Brand-new Kitty Hawk Models’ first kit is a 1/48 scale Lockheed F-94C Starfire. The kit comprises 125 injection-molded parts on three sprues of soft, light gray styrene, one clear sprue, three steel ball bearings, and a sheet of photoetched metal. The decal sheet is printed by Cartograf and includes markings for two colorful aircraft; as always with Cartograf, the printing is crisp and in perfect register. The engraved panel lines are fine and consistent across the airframe. The flaps and rudder are molded separately but cannot be posed. The exhaust and afterburner are realistically deep. Tires have a slight bulge/flat spot molded on.
You do have a few options: The mid-wing rocket pods can be built with their steam lines, nose cones, or without showing loaded rocket tubes; the speed brakes can be open or closed; and the canopy can be open or closed.
The instruction book is 12 pages, in color, with 19 steps of easy-to-read line drawings. Paint colors are for Gunze Sangyo acrylics; U.S. Federal Standard numbers are listed under them. I especially enjoyed the full-color decal placement guides on the last two pages. Nice!
Starting in the cockpit, you can use the kit-supplied photoetched-metal side consoles; the instructions say a decal can be used instead of the photoetched-metal instrument panel. The problem with not using the photoetched-metal panel is the injection-molded one is too narrow and most of the decal would have to be trimmed to fit. I ended up using the metal with the decal (instead of painting it). It worked fine! The metal parts fit perfectly and, after painting and dry-brushing, looked convincing.
Removing some of the smaller detail parts is delicate work. The plastic is soft, brittle, and tends to “tear,” even when using side cutters. I went to a small razor saw for some of them.
The seat belts are photoetched metal, but, strangely, only a single shoulder belt was included instead of the usual two.
With all the cockpit parts painted, I was ready to assemble them I noticed there were ejector-pin marks in what I thought was the bottom of the cockpit floor; actually, it was the top of the floor. I ended up filling them with putty. Another issue with the cockpit floor was the lack of locator holes for the pins underneath the ejection seats. Instead of trying to locate and drill the holes, I simply removed the seats’ locating pins with a few swipes of a sanding stick.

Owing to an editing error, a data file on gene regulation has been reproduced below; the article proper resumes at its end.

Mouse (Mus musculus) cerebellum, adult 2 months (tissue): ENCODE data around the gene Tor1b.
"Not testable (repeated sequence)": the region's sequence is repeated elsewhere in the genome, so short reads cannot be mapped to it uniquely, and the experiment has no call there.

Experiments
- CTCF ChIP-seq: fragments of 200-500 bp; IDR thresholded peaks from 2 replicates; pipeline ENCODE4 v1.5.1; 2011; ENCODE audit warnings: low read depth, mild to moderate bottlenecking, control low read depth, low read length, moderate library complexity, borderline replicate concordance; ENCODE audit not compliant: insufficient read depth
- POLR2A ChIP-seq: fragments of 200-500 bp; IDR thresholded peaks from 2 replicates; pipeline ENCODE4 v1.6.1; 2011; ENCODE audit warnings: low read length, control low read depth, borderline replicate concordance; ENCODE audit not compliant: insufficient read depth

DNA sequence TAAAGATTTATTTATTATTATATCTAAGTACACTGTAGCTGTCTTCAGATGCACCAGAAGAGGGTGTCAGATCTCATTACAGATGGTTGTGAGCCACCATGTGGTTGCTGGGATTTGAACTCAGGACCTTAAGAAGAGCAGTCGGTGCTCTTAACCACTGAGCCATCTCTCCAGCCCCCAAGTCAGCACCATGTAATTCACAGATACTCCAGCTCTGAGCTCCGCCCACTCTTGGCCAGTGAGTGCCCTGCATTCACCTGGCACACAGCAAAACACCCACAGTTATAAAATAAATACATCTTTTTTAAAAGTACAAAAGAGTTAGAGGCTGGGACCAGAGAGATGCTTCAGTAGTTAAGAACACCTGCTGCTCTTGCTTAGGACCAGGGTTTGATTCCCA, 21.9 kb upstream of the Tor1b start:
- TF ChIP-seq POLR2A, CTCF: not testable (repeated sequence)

Assembly of the fuselage was trouble-free. I had no more trouble until Step 11: removing the two-piece air intakes without marring them. The intakes had oversize attachment points; being careful here will save fitting and sanding to hide seams later. I discovered that Part C36 did not allow Part C34 to fit over it properly, so I left Part C36 out. I super glued the three ball bearings to the inside of part C34 to prevent the model from sitting on its tail.
When I test fitted the wing to the fuselage, I discovered a gap on both sides of the upper wings. A small spreader bar of scrap styrene resolved the issue.
The rest of the kit went smoothly. The photoetched-metal pieces for the wheel-well doors and speed brakes were just right.
For painting, I decanted Tamiya AS-12 bare-metal silver into my airbrush. Once that was dry, I gave the model a sludge wash of flat back to accent the panel lines.
I chose the decals shown in the box art. Starting with the wingtip tanks, I noticed each of them had a raised rectangle about halfway down that the strips would have to fit over. Rather than deal with trying to make the decal conform, I sanded the raised area away. The red strips did not fit correctly at the front of the drop tank or with the vertical centerline of the tank. I ended up mixing some Tamiya red with a little orange to touch up the edges and make them line up.
I had left the nose radome off to this point to avoid having to mask it while painting the silver, and that ended up saving me some heartache. The kit-supplied ball-bearing weights weren’t enough to keep the plane on its three wheels, so I added a large fishing sinker to the inside of the radome and glued it in place. Problem solved.
I found Kitty Hawk’s Starfire an enjoyable build. I spent 25 hours on the model, which is fairly typical for me. If you have the modeling experience to deal with some of the fit issues and delicate parts, you will be rewarded with an attractive model.
A version of this review appeared in the December 2012 FineScale Modeler.